behaviour portrayed was normal. Mr Harang described the behaviour depicted in the

item as disgusting and alleged that the broadcast had contravened standards G2 and

G12 of the Television Code of Broadcasting Practice.

TVNZ's Response to the Formal Complaint – 24 July 1998

Television New Zealand Ltd advised Mr Harang that it had assessed his complaint

under standards G2 and G12 of the Television Code. The item, it stated, had reported

a remarkable response to a promotion offered by a Melbourne record store where

customers, who were prepared to shop naked, were rewarded with a free CD. The

broadcaster suggested that it was the event, rather than the television coverage, which

had offended Mr Harang and stated that, in its opinion, the item had not breached the

standards. It commented:

While the introduction and commentary quite properly told viewers of the

nature of the promotion and indicated the remarkable response in terms of

numbers attending, the actual filming of the event was at all times discreet.

There was no vision which included any genital areas or female breasts, and the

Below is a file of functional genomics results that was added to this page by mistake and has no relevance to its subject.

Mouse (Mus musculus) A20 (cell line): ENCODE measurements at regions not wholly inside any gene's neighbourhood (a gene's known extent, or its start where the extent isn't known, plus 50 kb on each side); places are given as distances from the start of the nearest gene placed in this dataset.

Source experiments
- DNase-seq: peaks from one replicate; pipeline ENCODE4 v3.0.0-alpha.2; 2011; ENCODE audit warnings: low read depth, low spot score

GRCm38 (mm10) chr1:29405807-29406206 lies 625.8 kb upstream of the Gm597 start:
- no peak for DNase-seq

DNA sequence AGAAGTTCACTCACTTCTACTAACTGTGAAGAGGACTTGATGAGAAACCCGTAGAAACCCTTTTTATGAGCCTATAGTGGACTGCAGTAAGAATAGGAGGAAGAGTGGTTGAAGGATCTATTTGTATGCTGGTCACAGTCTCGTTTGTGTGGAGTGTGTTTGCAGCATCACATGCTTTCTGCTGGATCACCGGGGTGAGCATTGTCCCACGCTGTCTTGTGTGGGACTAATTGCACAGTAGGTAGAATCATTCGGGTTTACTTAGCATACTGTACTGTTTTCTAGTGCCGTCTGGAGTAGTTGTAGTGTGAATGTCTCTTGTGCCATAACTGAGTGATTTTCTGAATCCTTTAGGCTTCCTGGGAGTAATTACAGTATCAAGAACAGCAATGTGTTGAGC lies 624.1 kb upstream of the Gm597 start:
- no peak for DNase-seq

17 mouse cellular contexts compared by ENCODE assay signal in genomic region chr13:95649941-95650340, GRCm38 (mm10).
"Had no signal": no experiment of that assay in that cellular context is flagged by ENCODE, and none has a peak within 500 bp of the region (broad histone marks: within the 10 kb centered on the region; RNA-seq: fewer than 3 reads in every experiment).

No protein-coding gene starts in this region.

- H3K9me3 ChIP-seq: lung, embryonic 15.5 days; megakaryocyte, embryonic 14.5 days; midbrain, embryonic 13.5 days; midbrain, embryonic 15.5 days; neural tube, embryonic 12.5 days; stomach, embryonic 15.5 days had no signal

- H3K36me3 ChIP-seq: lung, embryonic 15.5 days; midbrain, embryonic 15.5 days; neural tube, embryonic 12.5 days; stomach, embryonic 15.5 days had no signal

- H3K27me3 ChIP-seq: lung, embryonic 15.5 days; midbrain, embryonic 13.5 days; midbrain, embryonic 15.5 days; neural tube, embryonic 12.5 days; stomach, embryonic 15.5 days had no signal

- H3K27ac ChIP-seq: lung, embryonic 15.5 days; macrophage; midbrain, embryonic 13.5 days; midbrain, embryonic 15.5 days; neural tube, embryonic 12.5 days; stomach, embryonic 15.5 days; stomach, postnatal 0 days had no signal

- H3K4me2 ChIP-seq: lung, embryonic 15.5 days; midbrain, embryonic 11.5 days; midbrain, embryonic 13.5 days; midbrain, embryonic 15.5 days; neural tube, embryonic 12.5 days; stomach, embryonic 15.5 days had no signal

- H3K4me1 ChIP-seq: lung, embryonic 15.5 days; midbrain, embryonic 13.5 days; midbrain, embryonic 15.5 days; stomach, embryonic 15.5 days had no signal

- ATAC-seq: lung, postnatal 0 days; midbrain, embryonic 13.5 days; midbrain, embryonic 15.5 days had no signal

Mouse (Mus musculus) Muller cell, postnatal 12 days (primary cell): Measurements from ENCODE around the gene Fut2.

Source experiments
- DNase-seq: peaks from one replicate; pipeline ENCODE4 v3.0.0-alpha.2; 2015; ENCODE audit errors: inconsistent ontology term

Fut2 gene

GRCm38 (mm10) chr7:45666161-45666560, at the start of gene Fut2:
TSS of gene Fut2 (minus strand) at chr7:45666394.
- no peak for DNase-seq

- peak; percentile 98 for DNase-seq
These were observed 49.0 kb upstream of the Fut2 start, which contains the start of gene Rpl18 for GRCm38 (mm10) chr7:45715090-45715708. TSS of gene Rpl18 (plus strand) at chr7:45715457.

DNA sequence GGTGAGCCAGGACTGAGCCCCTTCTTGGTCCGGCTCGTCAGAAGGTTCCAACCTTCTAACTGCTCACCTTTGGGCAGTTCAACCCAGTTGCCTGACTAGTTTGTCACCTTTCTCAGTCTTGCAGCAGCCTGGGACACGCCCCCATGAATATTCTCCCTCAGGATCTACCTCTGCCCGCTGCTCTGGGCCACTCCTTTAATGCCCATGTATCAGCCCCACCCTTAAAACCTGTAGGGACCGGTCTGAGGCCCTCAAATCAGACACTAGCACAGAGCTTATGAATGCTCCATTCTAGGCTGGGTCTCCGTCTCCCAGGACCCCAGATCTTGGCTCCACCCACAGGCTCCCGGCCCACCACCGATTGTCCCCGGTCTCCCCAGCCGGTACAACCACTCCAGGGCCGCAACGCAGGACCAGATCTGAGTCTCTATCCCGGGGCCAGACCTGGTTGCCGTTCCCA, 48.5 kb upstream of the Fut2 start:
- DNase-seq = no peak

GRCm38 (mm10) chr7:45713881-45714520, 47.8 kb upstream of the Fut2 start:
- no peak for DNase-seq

impression of nudity was carefully conveyed by judicious use of hairy legs

and stomachs, and bare shoulders.


Taking the above into account, and with regard to standard G2, TVNZ considered that

the item had not been offensive as the degree of nudity depicted had been appropriate

within the context of a news item about an actual event which involved naked people.

In relation to standard G12, TVNZ stated that it could not identify anything in the

broadcast item which could harm child viewers.

Accordingly, TVNZ declined to uphold the complaint.

Mr Harang's Referral of the Complaint to the Broadcasting Standards
Authority – 25 July 1998

Dissatisfied with the TVNZ's decision, Mr Harang referred his complaint to the

Broadcasting Standards Authority for review under s.8(1)(a) of the Broadcasting Act

1989.

Mr Harang considered that the depiction of naked people in the film footage of the

competition had been offensive and had also breached standard G12 of the Codes. He

accepted that explicit shots of the naked participants were not shown, but argued

nonetheless that the depiction of such law-breaking and indecent behaviour in public

was unacceptable in family viewing time. The complainant was concerned that

teenagers and children viewing the item could be left with the impression that the

behaviour depicted was normal. He noted the broadcaster's comments that it was the

event itself, rather than the television coverage, which had raised his ire but maintained

that the item had little educational value and had bordered on the sensational.

TVNZ's Response to the Authority – 4 August 1998

TVNZ advised that it had no further comment to make.